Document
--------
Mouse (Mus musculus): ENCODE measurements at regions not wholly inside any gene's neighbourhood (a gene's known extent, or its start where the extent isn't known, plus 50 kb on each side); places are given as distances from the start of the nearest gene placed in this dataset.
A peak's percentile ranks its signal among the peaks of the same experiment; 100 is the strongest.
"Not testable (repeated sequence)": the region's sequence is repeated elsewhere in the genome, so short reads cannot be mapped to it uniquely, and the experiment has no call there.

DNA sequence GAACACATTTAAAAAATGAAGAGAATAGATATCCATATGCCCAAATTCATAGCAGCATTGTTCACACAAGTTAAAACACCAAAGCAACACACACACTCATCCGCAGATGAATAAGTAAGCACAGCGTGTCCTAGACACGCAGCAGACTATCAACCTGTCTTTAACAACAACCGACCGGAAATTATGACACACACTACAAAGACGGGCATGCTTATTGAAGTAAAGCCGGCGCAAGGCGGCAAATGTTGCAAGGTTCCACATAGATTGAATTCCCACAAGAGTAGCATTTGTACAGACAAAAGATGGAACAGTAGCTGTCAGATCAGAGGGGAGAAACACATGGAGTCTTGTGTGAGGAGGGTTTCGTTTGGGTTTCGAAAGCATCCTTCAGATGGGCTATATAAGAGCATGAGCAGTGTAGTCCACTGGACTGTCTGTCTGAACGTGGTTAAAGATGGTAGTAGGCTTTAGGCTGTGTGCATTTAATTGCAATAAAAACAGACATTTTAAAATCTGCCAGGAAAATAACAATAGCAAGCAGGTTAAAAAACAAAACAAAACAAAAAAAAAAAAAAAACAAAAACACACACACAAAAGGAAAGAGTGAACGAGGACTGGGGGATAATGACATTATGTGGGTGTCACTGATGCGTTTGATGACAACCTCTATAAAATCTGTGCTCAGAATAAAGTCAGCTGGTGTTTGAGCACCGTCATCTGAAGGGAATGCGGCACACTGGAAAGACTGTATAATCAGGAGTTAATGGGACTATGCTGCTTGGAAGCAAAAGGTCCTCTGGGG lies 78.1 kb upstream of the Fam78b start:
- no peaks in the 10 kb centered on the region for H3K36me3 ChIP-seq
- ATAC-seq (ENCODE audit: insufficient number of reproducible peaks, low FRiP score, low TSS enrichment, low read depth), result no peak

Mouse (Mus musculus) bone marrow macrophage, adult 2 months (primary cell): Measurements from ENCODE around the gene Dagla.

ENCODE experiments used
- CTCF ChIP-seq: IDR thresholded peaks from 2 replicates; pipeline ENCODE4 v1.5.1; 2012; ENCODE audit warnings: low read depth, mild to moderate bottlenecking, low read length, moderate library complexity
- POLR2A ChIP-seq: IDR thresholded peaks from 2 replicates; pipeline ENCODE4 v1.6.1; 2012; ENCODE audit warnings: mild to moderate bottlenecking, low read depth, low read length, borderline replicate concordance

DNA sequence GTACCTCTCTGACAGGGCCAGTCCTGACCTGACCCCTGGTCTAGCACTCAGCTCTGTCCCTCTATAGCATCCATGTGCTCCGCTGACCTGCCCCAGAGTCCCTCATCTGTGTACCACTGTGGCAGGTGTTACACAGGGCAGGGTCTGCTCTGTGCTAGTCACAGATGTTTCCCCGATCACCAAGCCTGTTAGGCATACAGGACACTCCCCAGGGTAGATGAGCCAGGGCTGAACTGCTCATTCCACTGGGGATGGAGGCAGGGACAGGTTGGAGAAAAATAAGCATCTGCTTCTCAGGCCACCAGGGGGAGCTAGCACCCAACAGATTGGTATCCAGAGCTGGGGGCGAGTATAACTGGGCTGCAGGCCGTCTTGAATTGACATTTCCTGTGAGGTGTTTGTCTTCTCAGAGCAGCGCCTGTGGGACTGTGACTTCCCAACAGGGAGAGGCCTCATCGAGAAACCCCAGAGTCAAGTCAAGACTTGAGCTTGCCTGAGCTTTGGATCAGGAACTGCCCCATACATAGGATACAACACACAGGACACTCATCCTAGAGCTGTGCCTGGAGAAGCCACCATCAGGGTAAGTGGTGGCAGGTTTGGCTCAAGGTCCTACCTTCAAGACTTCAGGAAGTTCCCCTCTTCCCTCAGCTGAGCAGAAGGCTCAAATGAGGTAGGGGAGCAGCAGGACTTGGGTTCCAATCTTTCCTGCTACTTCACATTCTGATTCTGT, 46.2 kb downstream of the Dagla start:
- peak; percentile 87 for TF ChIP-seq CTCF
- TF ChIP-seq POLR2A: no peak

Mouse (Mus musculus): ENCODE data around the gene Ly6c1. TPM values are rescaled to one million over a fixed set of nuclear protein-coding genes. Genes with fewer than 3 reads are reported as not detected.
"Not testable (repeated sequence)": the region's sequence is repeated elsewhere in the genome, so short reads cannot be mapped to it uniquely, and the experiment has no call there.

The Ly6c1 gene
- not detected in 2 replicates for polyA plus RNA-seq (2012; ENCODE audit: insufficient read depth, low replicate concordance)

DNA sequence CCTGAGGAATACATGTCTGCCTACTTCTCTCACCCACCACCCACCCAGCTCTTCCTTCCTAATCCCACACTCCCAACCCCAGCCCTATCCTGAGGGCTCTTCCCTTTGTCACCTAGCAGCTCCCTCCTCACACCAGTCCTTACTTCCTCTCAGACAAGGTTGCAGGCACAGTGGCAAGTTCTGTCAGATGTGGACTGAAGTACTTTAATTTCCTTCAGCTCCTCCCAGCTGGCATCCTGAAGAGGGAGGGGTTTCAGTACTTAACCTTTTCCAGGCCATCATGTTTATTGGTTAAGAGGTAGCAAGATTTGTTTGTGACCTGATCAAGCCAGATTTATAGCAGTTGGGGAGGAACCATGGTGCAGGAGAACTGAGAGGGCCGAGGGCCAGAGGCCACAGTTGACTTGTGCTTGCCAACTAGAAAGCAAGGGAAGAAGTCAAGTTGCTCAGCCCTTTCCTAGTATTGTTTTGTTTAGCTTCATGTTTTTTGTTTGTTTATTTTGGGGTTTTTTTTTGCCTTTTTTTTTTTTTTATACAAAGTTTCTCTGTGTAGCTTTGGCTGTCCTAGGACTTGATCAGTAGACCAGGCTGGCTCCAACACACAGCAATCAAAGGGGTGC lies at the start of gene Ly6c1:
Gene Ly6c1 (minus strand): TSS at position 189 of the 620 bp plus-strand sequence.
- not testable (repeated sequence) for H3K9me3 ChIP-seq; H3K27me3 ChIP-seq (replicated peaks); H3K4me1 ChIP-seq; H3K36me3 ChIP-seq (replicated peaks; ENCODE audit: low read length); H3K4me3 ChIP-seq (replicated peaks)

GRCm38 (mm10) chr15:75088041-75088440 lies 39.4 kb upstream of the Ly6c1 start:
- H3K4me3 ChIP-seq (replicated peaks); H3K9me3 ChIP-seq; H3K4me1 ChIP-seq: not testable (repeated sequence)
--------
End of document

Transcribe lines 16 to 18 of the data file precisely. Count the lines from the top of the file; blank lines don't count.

The Ly6c1 gene
- not detected in 2 replicates for polyA plus RNA-seq (2012; ENCODE audit: insufficient read depth, low replicate concordance)

DNA sequence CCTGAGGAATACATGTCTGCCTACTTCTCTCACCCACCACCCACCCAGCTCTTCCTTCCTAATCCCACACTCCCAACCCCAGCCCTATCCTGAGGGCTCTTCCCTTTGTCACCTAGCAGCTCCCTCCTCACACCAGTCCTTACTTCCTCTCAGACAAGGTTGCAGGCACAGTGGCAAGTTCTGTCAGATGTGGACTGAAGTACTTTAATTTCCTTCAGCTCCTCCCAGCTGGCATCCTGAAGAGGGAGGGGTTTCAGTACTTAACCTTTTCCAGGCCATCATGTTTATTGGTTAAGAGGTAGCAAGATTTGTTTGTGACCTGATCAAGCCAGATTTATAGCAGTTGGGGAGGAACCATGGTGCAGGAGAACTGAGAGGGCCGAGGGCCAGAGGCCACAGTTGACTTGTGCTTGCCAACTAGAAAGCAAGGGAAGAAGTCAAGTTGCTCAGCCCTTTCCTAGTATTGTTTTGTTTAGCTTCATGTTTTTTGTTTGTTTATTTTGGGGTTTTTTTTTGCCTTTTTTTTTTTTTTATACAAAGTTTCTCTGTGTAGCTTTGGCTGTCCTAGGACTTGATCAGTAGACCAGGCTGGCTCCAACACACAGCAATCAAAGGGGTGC lies at the start of gene Ly6c1: